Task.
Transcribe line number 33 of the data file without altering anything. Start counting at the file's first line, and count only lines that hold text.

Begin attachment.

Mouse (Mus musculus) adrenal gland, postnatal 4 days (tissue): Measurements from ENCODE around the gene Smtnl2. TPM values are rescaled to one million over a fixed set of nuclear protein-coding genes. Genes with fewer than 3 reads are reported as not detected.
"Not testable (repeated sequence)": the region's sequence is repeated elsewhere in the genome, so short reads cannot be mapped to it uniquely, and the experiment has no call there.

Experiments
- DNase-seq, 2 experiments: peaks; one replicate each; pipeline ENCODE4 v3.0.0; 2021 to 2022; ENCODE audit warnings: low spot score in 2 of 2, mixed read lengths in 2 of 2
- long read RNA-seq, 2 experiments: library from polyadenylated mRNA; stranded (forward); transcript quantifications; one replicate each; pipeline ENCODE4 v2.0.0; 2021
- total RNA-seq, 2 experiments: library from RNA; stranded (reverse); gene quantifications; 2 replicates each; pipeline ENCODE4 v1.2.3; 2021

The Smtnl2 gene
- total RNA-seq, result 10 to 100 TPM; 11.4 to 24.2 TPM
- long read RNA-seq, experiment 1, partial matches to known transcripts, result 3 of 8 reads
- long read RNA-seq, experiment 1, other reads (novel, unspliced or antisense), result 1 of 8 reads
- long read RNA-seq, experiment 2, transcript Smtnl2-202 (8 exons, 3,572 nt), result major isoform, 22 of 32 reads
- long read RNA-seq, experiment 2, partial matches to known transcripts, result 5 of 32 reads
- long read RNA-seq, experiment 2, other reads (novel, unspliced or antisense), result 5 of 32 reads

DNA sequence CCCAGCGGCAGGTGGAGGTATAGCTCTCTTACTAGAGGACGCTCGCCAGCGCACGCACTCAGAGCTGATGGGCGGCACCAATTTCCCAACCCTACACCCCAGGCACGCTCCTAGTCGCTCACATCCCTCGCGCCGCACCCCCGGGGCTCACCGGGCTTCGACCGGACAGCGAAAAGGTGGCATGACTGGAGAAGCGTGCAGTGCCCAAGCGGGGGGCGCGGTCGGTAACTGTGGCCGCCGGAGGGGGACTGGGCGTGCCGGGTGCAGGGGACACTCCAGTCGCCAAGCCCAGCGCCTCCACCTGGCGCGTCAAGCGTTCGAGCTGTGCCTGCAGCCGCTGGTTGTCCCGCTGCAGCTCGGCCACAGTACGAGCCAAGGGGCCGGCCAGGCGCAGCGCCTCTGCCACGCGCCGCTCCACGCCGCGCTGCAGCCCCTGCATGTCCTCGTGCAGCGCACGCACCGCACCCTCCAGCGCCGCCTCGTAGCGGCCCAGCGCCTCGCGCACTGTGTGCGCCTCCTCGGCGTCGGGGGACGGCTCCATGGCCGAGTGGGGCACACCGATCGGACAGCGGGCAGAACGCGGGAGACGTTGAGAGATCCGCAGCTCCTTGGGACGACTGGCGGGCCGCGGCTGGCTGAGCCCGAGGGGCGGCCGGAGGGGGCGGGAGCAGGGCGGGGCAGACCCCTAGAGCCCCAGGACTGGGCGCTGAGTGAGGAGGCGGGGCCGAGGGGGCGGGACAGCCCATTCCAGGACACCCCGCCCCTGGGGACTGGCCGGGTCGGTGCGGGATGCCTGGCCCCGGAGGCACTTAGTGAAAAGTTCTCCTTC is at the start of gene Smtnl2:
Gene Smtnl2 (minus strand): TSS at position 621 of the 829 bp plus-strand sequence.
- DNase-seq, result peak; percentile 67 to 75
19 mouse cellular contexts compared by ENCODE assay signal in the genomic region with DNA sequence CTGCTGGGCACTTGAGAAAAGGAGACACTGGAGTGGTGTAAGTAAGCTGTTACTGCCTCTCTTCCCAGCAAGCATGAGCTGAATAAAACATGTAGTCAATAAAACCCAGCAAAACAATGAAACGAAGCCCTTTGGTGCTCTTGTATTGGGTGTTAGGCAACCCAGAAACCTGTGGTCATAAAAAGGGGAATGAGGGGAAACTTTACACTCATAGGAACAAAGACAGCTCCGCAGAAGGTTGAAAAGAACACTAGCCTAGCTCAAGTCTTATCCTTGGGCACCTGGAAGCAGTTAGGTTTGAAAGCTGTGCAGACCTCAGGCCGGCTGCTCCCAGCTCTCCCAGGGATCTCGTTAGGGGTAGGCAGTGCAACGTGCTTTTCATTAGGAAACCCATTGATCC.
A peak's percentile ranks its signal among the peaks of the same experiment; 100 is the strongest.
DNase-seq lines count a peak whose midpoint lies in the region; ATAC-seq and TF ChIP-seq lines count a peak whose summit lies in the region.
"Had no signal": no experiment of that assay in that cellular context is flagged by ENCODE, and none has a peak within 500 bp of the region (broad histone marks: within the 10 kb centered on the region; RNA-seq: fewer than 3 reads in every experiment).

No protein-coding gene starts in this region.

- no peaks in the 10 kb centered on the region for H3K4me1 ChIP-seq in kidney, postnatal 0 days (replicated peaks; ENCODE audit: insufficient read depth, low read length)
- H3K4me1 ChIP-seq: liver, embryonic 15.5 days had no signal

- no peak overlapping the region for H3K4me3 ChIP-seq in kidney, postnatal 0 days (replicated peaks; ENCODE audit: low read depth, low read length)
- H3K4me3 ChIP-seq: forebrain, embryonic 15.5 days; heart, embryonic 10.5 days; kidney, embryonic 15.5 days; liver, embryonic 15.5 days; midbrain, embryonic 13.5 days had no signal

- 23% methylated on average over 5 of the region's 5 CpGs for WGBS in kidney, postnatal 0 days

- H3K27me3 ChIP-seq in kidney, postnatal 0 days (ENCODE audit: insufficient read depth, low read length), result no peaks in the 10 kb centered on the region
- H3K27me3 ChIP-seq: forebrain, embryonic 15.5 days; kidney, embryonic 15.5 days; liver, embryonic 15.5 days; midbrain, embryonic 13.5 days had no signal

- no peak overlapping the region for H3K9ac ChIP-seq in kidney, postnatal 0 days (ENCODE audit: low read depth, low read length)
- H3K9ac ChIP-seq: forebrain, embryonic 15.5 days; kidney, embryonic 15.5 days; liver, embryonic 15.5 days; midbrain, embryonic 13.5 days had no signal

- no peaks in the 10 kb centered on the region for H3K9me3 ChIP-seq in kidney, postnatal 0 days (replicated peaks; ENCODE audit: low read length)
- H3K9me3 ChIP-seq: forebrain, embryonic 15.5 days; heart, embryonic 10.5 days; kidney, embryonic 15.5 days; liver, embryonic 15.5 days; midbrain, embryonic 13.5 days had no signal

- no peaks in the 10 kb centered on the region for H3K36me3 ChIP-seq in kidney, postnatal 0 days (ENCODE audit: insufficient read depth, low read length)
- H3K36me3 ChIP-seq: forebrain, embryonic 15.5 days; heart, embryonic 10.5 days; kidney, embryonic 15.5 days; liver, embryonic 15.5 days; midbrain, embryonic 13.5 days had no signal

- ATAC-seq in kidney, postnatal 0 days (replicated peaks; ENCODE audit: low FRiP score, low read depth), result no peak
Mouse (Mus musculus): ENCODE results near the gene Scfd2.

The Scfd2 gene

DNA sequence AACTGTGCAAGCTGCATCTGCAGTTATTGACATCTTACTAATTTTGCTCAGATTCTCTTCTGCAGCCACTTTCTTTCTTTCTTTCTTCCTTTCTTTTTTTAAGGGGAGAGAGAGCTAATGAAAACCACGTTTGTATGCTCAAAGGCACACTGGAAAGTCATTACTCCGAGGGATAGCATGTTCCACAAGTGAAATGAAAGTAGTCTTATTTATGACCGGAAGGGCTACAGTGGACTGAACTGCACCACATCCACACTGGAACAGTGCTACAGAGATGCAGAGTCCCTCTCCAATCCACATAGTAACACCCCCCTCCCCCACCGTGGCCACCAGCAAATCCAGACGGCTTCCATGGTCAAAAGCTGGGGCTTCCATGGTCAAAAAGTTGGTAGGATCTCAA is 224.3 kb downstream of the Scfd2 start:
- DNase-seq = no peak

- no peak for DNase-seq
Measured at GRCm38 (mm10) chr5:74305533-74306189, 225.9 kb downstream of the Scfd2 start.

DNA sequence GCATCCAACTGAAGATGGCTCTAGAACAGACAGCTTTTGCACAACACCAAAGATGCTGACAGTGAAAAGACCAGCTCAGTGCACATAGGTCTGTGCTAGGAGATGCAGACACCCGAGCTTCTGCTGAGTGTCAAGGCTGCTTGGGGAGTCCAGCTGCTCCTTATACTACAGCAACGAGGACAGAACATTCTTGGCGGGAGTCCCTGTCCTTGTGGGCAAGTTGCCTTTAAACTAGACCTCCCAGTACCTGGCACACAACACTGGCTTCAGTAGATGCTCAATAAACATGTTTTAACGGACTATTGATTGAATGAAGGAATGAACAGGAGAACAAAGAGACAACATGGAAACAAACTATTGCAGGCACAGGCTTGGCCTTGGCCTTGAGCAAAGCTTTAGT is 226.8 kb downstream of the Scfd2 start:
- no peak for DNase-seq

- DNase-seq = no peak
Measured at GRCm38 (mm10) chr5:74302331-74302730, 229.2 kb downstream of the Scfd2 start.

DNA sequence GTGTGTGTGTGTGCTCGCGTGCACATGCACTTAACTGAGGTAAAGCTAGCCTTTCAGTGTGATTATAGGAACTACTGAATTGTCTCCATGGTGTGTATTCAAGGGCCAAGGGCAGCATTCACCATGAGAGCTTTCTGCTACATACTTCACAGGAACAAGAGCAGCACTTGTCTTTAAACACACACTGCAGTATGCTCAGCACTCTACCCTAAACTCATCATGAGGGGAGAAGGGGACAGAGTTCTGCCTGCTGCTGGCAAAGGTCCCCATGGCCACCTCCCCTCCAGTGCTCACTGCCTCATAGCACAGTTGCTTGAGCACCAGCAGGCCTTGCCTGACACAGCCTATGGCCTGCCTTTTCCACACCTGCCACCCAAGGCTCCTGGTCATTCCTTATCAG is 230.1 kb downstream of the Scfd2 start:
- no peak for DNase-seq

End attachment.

- no peaks in the 10 kb centered on the region for H3K36me3 ChIP-seq in kidney, postnatal 0 days (ENCODE audit: insufficient read depth, low read length)